By Dr. Becky Warnken
Occasionally, patients remind us why we matter in ways bigger than we can imagine. I don’t have to tell anyone that 2020 was a challenging year as a dentist and practice owner. We all know that. In the middle of the summer, when COVID-19 cancellations were still very much a challenge in our practices and shortly after the World Health Organization had released a statement saying that routine dental care should be postponed, was one such time.
During this period, I saw a 69-year-old female patient for a routine hygiene exam. I begin each exam by palpating for lymphadenopathy. Immediately, my gut told me something wasn’t right when I discovered her right sublingual lymph node was firm, rigid and markedly abnormal from the left side. The patient had a history of cancer years before. I didn’t want to panic the patient, but I didn’t want her to take this lightly or ignore it either. I finished my exam and then sat her up. I showed her the lymph node and had her palpate it herself. We discussed her history and I stressed that this needed further evaluation. I wrote down exactly what description she needed to give her primary care physician (PCP) of the lymph node when she called to make an appointment. She stated that it hadn’t been more than six months since she had seen her PCP, and that nothing had come back abnormal at her last regular appointment. I assured her that we would just rather be safe than sorry, and she agreed. She called her PCP immediately upon leaving my office.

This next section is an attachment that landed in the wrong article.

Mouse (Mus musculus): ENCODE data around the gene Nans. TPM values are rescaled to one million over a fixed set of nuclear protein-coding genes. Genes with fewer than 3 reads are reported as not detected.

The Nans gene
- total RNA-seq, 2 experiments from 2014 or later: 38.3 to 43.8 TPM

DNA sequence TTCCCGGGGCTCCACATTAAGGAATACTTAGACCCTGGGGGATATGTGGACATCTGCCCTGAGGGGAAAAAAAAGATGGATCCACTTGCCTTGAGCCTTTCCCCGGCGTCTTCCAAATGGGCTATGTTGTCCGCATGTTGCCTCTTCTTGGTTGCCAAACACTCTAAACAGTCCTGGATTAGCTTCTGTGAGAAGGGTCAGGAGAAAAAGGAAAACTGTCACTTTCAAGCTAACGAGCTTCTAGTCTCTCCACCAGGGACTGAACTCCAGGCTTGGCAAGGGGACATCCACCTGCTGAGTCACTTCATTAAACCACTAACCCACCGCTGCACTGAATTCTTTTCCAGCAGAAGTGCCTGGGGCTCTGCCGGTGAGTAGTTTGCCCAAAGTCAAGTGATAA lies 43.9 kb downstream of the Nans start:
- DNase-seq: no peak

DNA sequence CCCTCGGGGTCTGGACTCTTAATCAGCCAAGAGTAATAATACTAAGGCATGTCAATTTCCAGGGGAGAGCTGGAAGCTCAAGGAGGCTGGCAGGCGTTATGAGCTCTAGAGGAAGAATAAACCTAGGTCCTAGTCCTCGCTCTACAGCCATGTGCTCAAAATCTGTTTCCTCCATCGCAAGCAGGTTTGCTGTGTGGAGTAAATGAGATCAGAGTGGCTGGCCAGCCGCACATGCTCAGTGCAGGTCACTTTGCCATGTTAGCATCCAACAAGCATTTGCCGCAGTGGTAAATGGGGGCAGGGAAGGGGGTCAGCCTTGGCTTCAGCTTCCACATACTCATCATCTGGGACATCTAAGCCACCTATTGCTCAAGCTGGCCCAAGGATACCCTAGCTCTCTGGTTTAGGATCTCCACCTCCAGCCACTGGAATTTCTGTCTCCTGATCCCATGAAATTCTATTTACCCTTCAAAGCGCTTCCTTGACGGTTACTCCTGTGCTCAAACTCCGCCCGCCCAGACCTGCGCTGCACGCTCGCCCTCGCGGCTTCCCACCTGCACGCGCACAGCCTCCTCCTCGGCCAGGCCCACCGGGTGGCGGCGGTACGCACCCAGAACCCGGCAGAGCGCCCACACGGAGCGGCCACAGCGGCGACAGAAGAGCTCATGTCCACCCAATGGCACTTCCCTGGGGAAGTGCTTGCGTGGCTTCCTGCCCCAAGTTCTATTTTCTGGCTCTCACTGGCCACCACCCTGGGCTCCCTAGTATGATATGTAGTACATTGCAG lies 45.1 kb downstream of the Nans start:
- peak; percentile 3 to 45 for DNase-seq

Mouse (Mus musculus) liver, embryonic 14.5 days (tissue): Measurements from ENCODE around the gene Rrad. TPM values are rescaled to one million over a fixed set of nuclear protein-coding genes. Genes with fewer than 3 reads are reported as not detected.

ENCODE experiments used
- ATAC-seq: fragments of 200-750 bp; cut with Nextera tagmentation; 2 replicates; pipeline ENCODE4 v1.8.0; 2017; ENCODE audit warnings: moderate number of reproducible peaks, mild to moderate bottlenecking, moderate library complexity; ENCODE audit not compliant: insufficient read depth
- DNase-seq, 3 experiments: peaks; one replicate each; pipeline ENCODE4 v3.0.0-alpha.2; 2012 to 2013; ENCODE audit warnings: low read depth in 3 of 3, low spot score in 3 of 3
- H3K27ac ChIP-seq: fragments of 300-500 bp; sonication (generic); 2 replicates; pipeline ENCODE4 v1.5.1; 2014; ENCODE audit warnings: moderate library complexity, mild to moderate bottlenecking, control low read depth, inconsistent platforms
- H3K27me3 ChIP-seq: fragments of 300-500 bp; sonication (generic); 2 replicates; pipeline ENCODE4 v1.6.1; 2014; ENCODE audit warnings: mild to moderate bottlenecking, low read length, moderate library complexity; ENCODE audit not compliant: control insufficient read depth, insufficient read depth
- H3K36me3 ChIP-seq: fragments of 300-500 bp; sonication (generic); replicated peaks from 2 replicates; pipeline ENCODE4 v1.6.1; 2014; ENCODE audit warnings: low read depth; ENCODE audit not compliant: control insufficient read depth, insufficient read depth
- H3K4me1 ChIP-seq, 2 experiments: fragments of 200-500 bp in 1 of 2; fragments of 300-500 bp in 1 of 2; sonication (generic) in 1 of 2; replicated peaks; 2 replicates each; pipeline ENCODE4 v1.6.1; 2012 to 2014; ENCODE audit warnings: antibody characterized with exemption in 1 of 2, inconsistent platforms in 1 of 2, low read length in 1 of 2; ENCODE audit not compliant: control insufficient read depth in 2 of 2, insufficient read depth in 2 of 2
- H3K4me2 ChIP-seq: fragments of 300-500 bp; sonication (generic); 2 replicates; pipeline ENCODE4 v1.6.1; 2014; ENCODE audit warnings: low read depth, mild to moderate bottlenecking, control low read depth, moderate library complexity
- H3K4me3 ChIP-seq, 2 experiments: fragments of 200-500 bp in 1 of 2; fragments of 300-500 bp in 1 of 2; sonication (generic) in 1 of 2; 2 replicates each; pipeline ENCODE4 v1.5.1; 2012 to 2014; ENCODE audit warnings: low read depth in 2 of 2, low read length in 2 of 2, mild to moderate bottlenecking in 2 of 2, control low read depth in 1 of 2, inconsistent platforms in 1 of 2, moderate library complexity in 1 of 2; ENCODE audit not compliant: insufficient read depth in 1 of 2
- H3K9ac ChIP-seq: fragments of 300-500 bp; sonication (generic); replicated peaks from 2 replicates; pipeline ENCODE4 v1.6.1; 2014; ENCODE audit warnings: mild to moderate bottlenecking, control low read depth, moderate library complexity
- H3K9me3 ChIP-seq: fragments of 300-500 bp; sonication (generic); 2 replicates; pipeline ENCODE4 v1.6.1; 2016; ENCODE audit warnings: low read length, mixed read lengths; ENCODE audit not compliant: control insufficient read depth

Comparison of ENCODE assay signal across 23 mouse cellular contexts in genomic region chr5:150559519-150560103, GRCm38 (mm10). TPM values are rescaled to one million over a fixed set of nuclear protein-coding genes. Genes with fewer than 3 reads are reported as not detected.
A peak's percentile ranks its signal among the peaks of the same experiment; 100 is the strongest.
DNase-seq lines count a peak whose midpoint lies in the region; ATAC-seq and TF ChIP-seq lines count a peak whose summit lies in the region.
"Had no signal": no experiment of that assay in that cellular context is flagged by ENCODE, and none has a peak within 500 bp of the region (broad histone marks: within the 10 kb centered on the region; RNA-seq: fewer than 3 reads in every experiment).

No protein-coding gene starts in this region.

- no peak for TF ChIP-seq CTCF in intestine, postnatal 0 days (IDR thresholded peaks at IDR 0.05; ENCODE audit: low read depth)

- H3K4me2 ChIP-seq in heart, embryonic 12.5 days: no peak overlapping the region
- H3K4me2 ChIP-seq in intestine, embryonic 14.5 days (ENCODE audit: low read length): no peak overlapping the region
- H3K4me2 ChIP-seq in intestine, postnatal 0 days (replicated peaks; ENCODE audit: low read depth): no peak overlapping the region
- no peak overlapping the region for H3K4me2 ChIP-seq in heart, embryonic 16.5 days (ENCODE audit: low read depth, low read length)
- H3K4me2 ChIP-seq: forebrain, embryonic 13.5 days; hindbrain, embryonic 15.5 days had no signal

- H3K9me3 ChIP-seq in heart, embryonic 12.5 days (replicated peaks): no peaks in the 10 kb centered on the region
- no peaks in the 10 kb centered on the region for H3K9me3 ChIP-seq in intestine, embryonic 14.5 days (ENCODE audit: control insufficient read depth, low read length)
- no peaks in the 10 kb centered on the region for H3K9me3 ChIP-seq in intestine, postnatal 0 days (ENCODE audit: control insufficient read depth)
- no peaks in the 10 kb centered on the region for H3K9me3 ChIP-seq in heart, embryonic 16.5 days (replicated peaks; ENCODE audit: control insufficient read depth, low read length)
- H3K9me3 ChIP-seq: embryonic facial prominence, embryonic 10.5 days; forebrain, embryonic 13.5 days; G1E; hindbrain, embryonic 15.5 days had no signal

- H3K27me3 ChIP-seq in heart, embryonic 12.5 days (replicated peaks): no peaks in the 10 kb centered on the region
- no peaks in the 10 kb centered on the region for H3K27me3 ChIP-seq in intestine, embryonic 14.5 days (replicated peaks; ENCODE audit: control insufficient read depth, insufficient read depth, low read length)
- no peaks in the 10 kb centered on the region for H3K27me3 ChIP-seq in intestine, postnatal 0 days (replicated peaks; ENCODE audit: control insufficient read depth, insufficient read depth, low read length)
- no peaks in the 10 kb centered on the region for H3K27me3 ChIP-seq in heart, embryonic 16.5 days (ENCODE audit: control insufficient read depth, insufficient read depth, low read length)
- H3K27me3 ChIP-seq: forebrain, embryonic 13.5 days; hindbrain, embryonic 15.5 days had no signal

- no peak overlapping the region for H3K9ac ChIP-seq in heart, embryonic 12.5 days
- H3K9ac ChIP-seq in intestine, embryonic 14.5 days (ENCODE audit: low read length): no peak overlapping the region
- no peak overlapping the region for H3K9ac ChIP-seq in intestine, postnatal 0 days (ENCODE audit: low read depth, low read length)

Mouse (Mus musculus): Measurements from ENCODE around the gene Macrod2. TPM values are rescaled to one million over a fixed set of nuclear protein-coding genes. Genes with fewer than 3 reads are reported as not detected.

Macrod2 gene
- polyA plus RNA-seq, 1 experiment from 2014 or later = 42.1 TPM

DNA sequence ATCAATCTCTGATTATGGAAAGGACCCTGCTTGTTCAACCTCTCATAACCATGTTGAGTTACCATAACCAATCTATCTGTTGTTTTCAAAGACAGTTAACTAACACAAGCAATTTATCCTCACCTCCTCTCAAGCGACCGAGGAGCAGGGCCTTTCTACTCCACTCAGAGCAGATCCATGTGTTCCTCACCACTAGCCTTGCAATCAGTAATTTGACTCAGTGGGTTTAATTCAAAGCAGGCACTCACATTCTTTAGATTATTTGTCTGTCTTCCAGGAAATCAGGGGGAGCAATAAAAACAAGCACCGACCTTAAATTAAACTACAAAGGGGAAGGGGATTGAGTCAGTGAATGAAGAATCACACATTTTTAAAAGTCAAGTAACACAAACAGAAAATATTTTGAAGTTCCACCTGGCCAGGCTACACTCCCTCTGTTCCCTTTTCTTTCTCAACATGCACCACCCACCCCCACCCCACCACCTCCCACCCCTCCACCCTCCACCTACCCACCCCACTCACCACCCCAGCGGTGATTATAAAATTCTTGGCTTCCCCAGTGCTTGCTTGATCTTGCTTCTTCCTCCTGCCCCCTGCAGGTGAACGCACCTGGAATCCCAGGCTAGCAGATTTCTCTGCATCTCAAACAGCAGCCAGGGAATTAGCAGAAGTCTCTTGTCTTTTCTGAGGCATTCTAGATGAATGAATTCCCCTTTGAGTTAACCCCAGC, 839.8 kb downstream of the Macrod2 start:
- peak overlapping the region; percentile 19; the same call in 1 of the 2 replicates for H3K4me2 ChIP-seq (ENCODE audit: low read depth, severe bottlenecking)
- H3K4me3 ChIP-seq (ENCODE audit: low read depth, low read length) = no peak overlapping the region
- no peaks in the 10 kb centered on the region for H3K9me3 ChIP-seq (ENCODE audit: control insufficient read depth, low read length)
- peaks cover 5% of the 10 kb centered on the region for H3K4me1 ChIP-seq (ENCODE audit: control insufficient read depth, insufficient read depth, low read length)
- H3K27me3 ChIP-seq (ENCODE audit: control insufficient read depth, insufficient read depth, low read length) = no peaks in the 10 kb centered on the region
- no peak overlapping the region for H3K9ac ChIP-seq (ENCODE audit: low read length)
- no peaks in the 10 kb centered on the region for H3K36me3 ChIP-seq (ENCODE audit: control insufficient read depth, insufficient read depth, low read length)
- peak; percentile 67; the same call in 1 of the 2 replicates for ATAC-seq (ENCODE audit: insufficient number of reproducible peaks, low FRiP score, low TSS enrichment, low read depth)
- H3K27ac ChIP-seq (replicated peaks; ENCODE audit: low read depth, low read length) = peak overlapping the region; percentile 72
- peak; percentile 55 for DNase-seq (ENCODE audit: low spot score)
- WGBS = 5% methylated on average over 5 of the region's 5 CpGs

Two weeks later, my office received a phone call from this patient. She told Sandy at my front desk, “I don’t want to bother Dr. Becky, she is busy. But I need you to thank her for me. I need you to thank her for catching my cancer. I am entering Moffitt now for a workup and I don’t have a lot of time either, but please just tell her thank you.” She started crying. Sandy started crying. When Sandy told me, I started crying. I was devastated that my patient was facing a cancer diagnosis. I was simultaneously so thrilled that she had come in for her routine exam and that I hadn’t ignored my instincts. She’s undergoing treatment and, at our last update, her prognosis was good.
The physician assistant students I teach at the University of Tampa always ask how you know something is abnormal, or when you should insist something has a further evaluation. My answer is always the same: If you aren’t sure, insist that they return in two weeks. If the abnormal spot or lymph node hasn’t changed, then you know it is worth further investigation. However, sometimes you just know something isn’t right and you can usually help the patient realize the same and guide them to further care. Trust your instincts. This is the one time when a patient will be truly grateful your instincts were wrong if it is nothing, and even more grateful you followed them if you are correct.
It is my daily mission to stress to my patients and my peers the importance of our role as essential health care providers. Even in our day-to-day routine, what seems like a mundane exam can save lives. We can change lives with a smile, and we can save lives with a routine exam. As oral health care providers, we are essential and should not be undervalued. You matter to your patients. I pray you never forget it!